(Reuters) - Sentiment toward most Asian currencies picked up in the past two weeks, a Reuters poll showed, amid positive signals that trade tensions between the United States and China waning.
Hopes of a resolution gained momentum after U.S. President Donald Trump said a deal could be signed by the time Asia-Pacific Economic Cooperation (APEC) meetings take place in Chile in mid November.
U.S. Trade Representative Robert Lighthizer tempered the expectations, saying that the administration was aiming to finalize a deal on the first phase of the agreement in time for the APEC meetings.
Tit-for-tat tariffs imposed by the world’s two biggest economies on each other’s goods have roiled financial markets for more than a year now and fueled worries about an economic downturn, with the International Monetary Fund forecasting global growth to weaken to 3% in 2019, the slowest pace in a decade.
“The rationale behind the trend (of recent strengthening in regional currencies and prospective further firmness) is the de-escalation of China-U.S. trade tensions to some extent,” said Mitul Kotecha, senior emerging markets strategist at TD Securities.
The dollar has come under significant pressure in recent times and that has turned beneficial for the emerging market currencies, Kotecha said.
Bullish bets were back on Indonesia's rupiah IDR=ID as well, after going short in the previous two polls.
Underpinning the broader positive sentiment, investors scaled back short positions on the Chinese yuan CNY=CFXS, the Korean won KRW=KFTC, the Indian rupee INR=IN and the Malaysian ringgit MYR=MY, according to a Reuters poll of 15 respondents.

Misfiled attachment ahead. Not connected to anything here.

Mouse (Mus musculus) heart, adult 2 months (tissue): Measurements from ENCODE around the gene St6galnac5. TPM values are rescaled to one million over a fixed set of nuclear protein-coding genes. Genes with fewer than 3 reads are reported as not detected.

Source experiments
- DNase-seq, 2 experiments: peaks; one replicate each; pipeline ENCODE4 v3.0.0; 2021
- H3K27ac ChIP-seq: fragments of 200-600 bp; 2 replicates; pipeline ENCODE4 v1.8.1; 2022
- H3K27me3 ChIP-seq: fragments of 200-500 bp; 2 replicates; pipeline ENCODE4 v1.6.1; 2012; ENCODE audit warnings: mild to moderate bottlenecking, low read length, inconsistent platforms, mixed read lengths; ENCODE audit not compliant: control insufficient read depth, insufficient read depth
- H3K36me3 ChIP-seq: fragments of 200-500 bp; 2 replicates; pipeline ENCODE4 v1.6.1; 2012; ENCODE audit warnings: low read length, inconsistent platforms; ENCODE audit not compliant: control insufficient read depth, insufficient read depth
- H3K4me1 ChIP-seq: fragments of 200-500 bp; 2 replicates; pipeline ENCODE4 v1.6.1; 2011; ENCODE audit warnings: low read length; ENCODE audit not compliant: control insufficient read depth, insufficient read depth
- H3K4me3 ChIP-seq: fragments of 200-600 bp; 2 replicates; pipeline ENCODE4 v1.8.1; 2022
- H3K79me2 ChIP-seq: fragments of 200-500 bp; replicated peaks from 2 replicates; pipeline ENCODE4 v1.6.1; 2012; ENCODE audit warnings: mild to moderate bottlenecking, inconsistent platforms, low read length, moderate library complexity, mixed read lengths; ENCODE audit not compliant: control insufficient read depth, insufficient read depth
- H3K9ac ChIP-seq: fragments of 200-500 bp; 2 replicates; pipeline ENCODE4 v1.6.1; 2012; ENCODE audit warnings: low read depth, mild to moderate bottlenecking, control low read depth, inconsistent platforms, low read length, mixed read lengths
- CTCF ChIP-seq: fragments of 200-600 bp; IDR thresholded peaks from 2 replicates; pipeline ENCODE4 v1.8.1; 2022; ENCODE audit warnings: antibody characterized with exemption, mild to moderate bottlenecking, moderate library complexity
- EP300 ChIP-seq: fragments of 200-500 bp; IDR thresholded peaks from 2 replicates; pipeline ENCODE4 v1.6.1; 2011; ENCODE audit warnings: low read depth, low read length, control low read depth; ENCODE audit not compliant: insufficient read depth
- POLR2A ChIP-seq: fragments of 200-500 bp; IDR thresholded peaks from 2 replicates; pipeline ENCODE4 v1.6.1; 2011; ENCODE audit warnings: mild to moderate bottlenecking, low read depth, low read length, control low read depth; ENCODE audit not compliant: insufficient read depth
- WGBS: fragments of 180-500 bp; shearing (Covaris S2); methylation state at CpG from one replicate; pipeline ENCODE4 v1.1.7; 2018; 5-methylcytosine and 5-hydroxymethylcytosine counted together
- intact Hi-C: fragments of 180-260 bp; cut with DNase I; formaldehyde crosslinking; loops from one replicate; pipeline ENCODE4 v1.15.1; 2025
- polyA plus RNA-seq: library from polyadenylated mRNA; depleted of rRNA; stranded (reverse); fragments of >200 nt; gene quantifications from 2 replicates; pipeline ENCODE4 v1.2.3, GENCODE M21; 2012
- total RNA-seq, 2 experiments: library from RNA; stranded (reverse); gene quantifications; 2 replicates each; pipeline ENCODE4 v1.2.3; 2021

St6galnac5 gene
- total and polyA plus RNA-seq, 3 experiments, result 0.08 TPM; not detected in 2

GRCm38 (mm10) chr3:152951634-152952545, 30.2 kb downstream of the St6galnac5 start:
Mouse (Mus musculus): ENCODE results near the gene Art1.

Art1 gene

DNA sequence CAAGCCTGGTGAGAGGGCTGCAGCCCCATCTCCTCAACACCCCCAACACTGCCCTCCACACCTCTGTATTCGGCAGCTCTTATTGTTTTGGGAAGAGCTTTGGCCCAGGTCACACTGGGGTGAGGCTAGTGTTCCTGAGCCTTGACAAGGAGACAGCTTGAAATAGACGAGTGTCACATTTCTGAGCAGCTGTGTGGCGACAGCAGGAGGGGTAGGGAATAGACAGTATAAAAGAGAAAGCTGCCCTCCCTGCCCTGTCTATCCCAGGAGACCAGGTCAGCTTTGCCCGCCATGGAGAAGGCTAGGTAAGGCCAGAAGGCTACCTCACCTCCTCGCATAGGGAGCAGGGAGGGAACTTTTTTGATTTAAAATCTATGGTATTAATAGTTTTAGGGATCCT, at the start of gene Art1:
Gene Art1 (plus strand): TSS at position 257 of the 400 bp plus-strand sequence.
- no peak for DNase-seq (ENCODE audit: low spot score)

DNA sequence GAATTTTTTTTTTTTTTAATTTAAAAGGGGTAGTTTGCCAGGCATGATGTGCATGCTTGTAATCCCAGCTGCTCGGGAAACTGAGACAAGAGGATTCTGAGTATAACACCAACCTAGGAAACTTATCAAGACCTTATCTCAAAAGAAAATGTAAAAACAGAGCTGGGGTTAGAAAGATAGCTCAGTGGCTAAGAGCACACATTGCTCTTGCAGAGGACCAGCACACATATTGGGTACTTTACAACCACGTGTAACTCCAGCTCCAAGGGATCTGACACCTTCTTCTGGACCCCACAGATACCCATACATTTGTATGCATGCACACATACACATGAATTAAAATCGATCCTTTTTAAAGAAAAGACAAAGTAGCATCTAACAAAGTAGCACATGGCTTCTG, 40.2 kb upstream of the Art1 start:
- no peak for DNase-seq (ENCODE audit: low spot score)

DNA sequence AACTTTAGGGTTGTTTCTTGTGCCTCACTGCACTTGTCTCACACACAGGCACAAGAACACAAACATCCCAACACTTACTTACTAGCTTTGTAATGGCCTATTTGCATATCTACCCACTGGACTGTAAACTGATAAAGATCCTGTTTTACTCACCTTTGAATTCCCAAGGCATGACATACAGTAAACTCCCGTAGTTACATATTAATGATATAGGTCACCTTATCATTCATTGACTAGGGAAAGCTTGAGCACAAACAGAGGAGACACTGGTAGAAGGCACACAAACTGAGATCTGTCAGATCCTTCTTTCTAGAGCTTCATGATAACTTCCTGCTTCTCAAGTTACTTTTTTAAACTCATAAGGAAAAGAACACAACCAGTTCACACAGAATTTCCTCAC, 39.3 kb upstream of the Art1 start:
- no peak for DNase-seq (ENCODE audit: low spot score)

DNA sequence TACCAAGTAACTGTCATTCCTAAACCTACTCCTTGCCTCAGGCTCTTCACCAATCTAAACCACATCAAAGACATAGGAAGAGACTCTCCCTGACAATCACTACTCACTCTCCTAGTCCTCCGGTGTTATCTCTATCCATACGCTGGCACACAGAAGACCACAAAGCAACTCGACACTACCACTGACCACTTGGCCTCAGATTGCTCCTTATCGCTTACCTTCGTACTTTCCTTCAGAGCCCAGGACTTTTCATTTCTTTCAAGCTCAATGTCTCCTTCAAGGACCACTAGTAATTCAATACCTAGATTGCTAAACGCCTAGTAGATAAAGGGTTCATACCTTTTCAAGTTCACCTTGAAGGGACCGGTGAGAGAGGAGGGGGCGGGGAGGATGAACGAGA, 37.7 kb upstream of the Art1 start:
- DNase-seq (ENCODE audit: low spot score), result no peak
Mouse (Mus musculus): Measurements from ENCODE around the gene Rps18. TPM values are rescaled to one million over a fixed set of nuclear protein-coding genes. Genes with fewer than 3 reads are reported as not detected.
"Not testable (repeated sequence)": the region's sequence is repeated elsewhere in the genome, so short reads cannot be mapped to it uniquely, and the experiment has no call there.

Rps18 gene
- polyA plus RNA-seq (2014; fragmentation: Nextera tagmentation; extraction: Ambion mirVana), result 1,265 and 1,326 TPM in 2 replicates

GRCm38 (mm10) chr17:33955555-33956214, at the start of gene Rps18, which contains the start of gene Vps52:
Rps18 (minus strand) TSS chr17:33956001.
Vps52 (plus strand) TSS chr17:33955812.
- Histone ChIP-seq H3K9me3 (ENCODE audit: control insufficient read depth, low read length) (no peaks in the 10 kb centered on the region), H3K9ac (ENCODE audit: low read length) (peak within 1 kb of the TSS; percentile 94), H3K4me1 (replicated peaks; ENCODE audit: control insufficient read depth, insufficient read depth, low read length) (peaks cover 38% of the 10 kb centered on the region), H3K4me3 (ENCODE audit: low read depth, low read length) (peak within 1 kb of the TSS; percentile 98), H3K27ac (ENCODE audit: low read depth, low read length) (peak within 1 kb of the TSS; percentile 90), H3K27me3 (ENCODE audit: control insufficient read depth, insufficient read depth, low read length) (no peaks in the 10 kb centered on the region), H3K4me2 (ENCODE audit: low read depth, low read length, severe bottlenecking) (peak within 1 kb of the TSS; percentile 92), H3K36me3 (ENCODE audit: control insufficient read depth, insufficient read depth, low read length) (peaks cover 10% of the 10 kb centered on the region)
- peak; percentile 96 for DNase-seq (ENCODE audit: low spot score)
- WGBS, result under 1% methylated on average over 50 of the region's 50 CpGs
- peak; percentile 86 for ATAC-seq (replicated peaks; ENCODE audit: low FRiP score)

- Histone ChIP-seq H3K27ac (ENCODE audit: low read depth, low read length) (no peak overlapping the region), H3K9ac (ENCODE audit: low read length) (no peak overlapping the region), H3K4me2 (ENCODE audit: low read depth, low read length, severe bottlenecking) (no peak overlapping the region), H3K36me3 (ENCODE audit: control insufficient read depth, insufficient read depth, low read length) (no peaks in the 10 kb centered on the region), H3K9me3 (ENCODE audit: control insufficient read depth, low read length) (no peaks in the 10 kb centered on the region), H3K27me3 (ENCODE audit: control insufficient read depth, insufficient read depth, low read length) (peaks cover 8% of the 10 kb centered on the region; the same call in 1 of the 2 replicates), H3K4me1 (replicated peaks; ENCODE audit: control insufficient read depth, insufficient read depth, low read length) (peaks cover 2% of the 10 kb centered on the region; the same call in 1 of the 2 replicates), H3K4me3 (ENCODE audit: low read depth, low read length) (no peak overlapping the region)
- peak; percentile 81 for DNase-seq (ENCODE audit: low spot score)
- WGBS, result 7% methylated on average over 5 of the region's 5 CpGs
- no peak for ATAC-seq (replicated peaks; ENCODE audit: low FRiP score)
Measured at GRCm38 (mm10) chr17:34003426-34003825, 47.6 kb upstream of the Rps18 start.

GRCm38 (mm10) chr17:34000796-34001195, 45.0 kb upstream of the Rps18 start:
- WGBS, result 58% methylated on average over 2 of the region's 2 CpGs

Short bets on the yuan and the Indian rupee are at their lowest since mid July and mid August respectively, while bearish bets on the won are at the weakest level since switching from long positions in January.
“The central banks (in Asia) keep on easing policy and with inflation remaining low, the inflows into the region will strengthen and that will benefit the currencies,” Kotecha added.
On Thursday, Indonesia’s central bank cut its benchmark rate for a fourth time since July, as it seeks to spur growth in an economy that is likely to slow this year.
A couple of weeks back, Singapore’s central bank eased monetary policy for the first time in three years, as widely expected, while South Korea has kept the door open and Malaysia too might opt for another cut.
Other factors have also contributed to the positive sentiment, with the rupiah slated to appreciate further on expectations of continued fiscal discipline after Indonesian Finance Minister Sri Mulyani Indrawati retained her position in the new cabinet.
The Reuters survey is focused on what analysts believe are the current market positions in nine Asian emerging market currencies: the yuan, the won, the Singapore dollar, the rupiah, the Taiwan dollar TWD=TP, the Indian rupee, the Philippine peso, the Malaysian ringgit and the Thai baht TBH=TH.
The poll uses estimates of net long or short positions on a scale of minus 3 to plus 3.
A score of plus 3 indicates the market is significantly long on U.S. dollars. The figures included positions held through non-deliverable forwards (NDFs).
Reporting by Aby Jose Koilparambil; Additional reporting by Niyati Shetty in Bengaluru; Editing by Shounak Dasgupta